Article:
by Paul Arnold
I spend my time facilitating workshops with agencies and clients around the world. Here are some key themes I seem to be observing and hearing:
Trust has evaporated – The relationship between client and agency has shifted dramatically over the past decade.
This is due to a mix of both being ‘let-down’ in the past and also the ‘decoding’ of communication (which means clients believe they know how to ‘do’ communications).
This is leading to an increasing trend for clients to move many communications function ‘in-house’.
Execution devoid of thinking – Such is the contagion of digital ‘always on’, that agencies are often reduced to becoming just production lines of execution – often devoid of any real strategic thinking.
People have no time to think. Everyone has their ‘heads down’ trying to feed the hungry monster of digital. People on both sides are rarely applying critical thinking. No-one is asking, “Why are we doing this?”
I know of very few people (including Senior management) who are really enjoying working in agencies at the moment. Where’s the mental stimulation of solving complex problems? Where’s the fun (so often necessary in creatively stimulation environments). Where’s the debates and banter? All I see are people rushing around or wired into their computers, zoning-out in mass isolation.
The devaluation of creativity – With AB testing, algorithmsand improved targeted messaging, it’s easy to dismiss the role of creativity (e.g. If I can target a mother who has had a car accident, then merely saying ‘Volvo’s are the safest cars’ is enough to catch her attention – so why do I need Van Damme doing the splits?).
But this misses the key point. In a world of decreasing and fragmented Brand budgets, creativity is a critical competitive edge as it leverages the power of the media spend. It can make a $2m budget feel like $3m (and weak creativity that just follows past precedent will make that same budget feel like $1m).
Critically in a world of over-stimulation, creativity is THE vital ingredient to cut-through the cacophony of noise that bombards our senses every-day.
Furthermore, the work by the IPA (amongst others), has shown that creativity not only builds brand values, but it also increases sharing.
That said, the ‘science’ of communications will never replace the ‘art’ of creativity. The reality is a data driven, deconstructive approach to how comms work is always rearwards facing. Take all that evidence and all you ever produce is derivative communications. The very art of creativity is about breaking the code and doing new work that is unexpected.
Sure, AI may help deal will low value ECRM/social media postings, but brand building will still need to be in the hands of gifted creatives rather than machines or diagnostic tools.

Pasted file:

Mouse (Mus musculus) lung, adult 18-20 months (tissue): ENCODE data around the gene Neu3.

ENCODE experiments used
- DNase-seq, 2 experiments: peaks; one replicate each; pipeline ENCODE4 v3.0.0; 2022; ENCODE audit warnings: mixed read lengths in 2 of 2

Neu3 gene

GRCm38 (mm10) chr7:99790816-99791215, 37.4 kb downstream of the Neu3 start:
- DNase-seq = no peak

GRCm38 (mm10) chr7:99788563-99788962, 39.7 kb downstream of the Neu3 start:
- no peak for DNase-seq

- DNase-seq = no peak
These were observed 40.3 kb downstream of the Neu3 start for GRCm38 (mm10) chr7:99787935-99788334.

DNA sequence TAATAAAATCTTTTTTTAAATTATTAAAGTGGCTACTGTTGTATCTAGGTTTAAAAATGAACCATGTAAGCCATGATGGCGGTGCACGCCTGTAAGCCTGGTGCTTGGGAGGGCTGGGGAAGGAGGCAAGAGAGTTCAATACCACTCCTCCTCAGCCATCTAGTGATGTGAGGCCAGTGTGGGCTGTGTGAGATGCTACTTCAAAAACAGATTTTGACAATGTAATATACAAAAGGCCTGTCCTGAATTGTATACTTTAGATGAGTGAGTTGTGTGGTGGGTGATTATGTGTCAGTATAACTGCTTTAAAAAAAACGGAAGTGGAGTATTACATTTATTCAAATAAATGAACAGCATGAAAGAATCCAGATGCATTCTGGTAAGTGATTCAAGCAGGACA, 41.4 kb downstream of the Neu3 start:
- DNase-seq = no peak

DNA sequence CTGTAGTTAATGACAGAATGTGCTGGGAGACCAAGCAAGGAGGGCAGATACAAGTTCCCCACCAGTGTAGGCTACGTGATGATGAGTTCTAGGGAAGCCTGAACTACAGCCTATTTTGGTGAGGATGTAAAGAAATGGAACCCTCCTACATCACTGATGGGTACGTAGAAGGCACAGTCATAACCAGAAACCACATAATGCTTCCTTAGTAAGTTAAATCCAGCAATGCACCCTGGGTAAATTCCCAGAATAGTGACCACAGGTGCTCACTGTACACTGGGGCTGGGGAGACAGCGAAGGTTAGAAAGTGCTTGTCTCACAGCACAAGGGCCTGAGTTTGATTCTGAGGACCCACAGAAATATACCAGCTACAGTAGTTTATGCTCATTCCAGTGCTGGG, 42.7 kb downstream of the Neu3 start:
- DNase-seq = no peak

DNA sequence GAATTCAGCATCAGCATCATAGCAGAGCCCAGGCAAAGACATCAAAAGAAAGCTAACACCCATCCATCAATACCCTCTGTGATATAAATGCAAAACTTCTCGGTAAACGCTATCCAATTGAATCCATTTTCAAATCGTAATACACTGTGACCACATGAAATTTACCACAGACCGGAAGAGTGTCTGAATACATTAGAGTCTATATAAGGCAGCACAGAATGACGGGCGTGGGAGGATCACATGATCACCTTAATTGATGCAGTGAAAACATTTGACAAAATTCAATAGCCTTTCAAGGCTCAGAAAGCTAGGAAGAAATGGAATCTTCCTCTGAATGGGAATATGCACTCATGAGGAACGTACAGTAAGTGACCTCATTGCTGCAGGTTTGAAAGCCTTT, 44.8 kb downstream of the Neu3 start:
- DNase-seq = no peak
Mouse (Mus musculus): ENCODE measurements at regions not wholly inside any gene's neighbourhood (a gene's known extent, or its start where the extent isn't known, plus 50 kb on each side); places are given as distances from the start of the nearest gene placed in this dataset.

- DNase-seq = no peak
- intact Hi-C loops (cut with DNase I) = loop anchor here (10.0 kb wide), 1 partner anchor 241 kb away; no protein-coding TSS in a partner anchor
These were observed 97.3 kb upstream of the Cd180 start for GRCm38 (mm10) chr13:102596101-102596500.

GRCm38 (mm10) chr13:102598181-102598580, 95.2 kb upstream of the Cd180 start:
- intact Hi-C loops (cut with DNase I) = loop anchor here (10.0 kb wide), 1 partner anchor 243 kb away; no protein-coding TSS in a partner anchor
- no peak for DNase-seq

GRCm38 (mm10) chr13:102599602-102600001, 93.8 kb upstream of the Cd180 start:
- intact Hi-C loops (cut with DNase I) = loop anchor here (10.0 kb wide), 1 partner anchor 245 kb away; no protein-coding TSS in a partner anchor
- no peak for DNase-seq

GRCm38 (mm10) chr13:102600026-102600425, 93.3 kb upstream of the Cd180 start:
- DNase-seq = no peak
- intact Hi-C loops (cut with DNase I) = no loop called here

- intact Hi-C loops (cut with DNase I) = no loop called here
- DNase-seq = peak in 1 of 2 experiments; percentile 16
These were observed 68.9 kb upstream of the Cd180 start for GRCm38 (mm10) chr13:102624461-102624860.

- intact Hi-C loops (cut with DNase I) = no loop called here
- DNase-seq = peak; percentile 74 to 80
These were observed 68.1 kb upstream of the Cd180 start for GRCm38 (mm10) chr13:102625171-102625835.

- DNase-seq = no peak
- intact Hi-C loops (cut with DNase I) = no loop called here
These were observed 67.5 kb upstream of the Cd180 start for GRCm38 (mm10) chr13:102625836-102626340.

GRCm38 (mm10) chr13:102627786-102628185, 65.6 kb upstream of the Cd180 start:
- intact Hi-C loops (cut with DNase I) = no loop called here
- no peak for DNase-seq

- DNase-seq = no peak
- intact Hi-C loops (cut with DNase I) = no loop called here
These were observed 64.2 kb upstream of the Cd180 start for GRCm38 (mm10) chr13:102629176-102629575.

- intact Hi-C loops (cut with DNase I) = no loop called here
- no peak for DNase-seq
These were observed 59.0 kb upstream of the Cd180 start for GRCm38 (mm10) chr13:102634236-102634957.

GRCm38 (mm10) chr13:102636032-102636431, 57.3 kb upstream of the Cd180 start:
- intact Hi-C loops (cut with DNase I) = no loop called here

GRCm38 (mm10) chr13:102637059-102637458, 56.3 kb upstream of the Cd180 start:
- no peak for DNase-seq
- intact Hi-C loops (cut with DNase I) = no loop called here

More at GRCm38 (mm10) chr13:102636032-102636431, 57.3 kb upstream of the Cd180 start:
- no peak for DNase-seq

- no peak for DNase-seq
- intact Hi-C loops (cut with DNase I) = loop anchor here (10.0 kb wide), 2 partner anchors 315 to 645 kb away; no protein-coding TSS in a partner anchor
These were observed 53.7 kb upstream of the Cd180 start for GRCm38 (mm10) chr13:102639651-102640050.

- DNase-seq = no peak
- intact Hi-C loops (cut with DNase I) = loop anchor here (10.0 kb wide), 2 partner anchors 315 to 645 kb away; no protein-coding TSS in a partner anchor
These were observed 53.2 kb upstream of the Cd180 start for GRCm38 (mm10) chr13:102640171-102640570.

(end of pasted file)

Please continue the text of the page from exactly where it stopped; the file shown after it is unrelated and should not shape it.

Lack of added value – The perceived added value from agencies is rapidly disappearing.
I often say, if all we are is a production house, then we are like the printers down the road. How do you think you would react if they called you up and said, “Hey, could you share with us your business plans? Oh, and whilst at it, that brochure you want us to print? We have a better idea for you!”
You would no doubt retort, “Just print what we told you to and make sure they are delivered by 4.30 tomorrow – Oh and remember you promised to do it for me for a 10% discount on last year’s rate!”.
No wonder agency finances are in a real pickle. It’s a downward spiral. Since clients feel they are not getting the ‘value’ from their agencies, they are allowing Procurement to slice their budgets to pieces.
Furthermore, since agencies are increasingly part of a global network, their invisible bosses in HQ are demanding the same if not higher margins (especially as the stock market is increasingly questioning the comms industry as a stable and transparent place to invest in).
Thus, local MDs are forced to reduce their largest cost – staff – often by over-promoting younger, more inexperienced staff. The result is these people often do not have the skills or experience to add any real business value.
They have little influence or authority over the client, and end-up just being ‘post-people’ running back and forth between Client and creatives. Thus, no surprise when the brand team feel a lack of added-value and want to cut the fee even further.
Yet the sad reality is the client is facing the biggest challenges both within their own organisation (where marketing is being asked to step up and ‘show them the money’) and also struggling to negotiate the right strategy is a very confused, constantly changing new media world and changing consumer expectations.